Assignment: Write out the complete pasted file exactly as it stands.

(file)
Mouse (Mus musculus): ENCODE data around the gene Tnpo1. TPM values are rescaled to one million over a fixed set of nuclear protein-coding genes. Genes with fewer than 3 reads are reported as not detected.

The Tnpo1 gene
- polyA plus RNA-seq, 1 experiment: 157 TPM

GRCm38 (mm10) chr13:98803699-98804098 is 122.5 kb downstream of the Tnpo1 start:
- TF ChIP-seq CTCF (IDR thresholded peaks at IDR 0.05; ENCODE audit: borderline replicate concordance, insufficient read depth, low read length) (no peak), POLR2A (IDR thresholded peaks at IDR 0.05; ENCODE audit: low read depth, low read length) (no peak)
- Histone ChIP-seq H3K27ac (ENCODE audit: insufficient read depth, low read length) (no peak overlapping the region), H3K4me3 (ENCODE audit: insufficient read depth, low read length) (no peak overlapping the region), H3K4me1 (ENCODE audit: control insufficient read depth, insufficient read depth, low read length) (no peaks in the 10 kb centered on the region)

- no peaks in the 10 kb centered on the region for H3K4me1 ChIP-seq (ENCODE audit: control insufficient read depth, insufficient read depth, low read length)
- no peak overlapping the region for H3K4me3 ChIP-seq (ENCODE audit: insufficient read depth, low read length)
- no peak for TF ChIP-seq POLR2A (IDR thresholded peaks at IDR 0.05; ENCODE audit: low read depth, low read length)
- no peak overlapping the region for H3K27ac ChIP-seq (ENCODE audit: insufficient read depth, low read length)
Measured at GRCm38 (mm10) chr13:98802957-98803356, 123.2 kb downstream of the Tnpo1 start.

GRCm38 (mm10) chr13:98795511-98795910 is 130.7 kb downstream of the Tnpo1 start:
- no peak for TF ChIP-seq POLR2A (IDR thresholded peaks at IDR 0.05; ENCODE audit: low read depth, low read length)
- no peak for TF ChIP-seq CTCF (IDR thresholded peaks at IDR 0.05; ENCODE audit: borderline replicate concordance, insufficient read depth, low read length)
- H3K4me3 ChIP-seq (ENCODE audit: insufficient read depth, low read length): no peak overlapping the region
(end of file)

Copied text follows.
Mouse (Mus musculus): ENCODE data around the gene Tnpo1. TPM values are rescaled to one million over a fixed set of nuclear protein-coding genes. Genes with fewer than 3 reads are reported as not detected.

The Tnpo1 gene
- polyA plus RNA-seq, 1 experiment: 157 TPM

GRCm38 (mm10) chr13:98803699-98804098 is 122.5 kb downstream of the Tnpo1 start:
- TF ChIP-seq CTCF (IDR thresholded peaks at IDR 0.05; ENCODE audit: borderline replicate concordance, insufficient read depth, low read length) (no peak), POLR2A (IDR thresholded peaks at IDR 0.05; ENCODE audit: low read depth, low read length) (no peak)
- Histone ChIP-seq H3K27ac (ENCODE audit: insufficient read depth, low read length) (no peak overlapping the region), H3K4me3 (ENCODE audit: insufficient read depth, low read length) (no peak overlapping the region), H3K4me1 (ENCODE audit: control insufficient read depth, insufficient read depth, low read length) (no peaks in the 10 kb centered on the region)

- no peaks in the 10 kb centered on the region for H3K4me1 ChIP-seq (ENCODE audit: control insufficient read depth, insufficient read depth, low read length)
- no peak overlapping the region for H3K4me3 ChIP-seq (ENCODE audit: insufficient read depth, low read length)
- no peak for TF ChIP-seq POLR2A (IDR thresholded peaks at IDR 0.05; ENCODE audit: low read depth, low read length)
- no peak overlapping the region for H3K27ac ChIP-seq (ENCODE audit: insufficient read depth, low read length)
Measured at GRCm38 (mm10) chr13:98802957-98803356, 123.2 kb downstream of the Tnpo1 start.

GRCm38 (mm10) chr13:98795511-98795910 is 130.7 kb downstream of the Tnpo1 start:
- no peak for TF ChIP-seq POLR2A (IDR thresholded peaks at IDR 0.05; ENCODE audit: low read depth, low read length)
- no peak for TF ChIP-seq CTCF (IDR thresholded peaks at IDR 0.05; ENCODE audit: borderline replicate concordance, insufficient read depth, low read length)
- H3K4me3 ChIP-seq (ENCODE audit: insufficient read depth, low read length): no peak overlapping the region